IE 11 is not supported. For an optimal experience visit our site on another browser.

Storm could produce feet of snow along stretch from California to Maine

The same storm that produced more than 7 feet of snow and landslides in California is headed east and could drop significant snow from Chicago to New York City
Image:
Truck drivers pull over outside of Reno, Nev., to install chains on their semi-trailer trucks on Thursday.Andy Barron / Reno Gazette-Journal via AP

A potentially high-impact winter storm is headed for the East Coast, but first the region must cope with the deep freeze plunging temperatures to the coldest they have been all season.

On Friday morning, Wind Chill Advisories were up for 7 million people for wind chills across interior Northeast with forecasts to dip as low as 20 below 0 by Saturday morning.

There are 20 million people were also under Wind Advisories for brisk winds of 20-30 mph, and gusts up to 50 mph, which will be responsible for producing the bitter wind chills.

Folks in the Northeast Friday morning woke up to wind chills that were in the single digits to below zero in some spots. This bitter cold air is 10-20 degrees below average and will last through Sunday.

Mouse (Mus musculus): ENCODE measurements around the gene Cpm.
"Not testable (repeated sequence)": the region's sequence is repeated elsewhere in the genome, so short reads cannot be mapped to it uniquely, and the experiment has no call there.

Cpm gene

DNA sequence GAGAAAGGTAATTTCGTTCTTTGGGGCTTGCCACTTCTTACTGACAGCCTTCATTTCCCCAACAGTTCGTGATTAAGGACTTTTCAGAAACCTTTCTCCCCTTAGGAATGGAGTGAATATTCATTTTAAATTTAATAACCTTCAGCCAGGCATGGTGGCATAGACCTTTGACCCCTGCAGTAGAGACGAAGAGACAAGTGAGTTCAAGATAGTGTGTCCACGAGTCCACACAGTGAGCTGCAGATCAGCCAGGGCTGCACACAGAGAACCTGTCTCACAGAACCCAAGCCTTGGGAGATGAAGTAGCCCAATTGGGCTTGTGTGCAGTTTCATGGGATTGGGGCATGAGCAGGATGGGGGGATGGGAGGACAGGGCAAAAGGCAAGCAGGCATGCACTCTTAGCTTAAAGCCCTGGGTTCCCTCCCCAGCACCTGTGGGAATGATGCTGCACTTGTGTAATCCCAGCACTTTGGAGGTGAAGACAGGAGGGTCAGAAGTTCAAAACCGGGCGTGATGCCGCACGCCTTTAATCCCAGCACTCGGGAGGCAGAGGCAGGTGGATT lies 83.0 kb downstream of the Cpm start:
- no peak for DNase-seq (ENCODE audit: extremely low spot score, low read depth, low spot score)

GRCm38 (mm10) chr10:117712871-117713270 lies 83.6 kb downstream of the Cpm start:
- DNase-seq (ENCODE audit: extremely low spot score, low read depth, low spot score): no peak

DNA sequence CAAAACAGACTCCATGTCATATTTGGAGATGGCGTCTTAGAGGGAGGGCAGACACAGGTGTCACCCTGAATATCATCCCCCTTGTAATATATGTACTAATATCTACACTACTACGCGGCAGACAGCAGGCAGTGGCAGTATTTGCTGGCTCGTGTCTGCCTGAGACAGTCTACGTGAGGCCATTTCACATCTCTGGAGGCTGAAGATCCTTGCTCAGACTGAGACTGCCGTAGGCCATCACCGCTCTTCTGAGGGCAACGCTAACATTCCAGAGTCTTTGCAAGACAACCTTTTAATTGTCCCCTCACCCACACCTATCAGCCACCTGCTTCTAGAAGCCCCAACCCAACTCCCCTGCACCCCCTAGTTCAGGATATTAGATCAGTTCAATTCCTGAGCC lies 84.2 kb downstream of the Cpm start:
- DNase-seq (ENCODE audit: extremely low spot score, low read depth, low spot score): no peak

And this cold will set the stage for the potential for accumulating snow Sunday through Tuesday.

A woman shields her face from the wind Thursday in Philadelphia.Jose F. Moreno / Philadelphia Inquirer via AP

Through the weekend and early next week, the storm that pounded California will become a significant and high impact winter storm for the Midwest to the Northeast with cities like Chicago, Washington, New York and Boston in the path.

On Saturday, heavy snow will develop across portions of the Upper Midwest and Great Lakes, while rain and storms stretch across the Plains and Mississippi and Tennessee Valleys.

For Sunday, snow will continue across parts of the Great Lakes and Ohio Valley and spread into the Mid-Atlantic while more rain and storms will be possible across the Southeast.

Monday could be the blockbuster day for the urban megalopolis, as snow likely spreads over the I-95 corridor from Washington, D.C. to Boston.

By Tuesday, (Ground Hog Day) heavy snow and wind could persist across portions of the Northeast and New England.

Exact snow totals are unclear as the ultimate track of the storm is still uncertain.

The part of this storm that has meteorologists most concerned is the potential long-duration nature to the event. For cities along the East Coast, the potential is there for this snowstorm to last 24 hours or more.

This storm will be coming at the tale end of what has been a largely snowless January for cities like Washington, D.C., Philadelphia and New York all of whom didn't even manage 1 inch of snow for the month.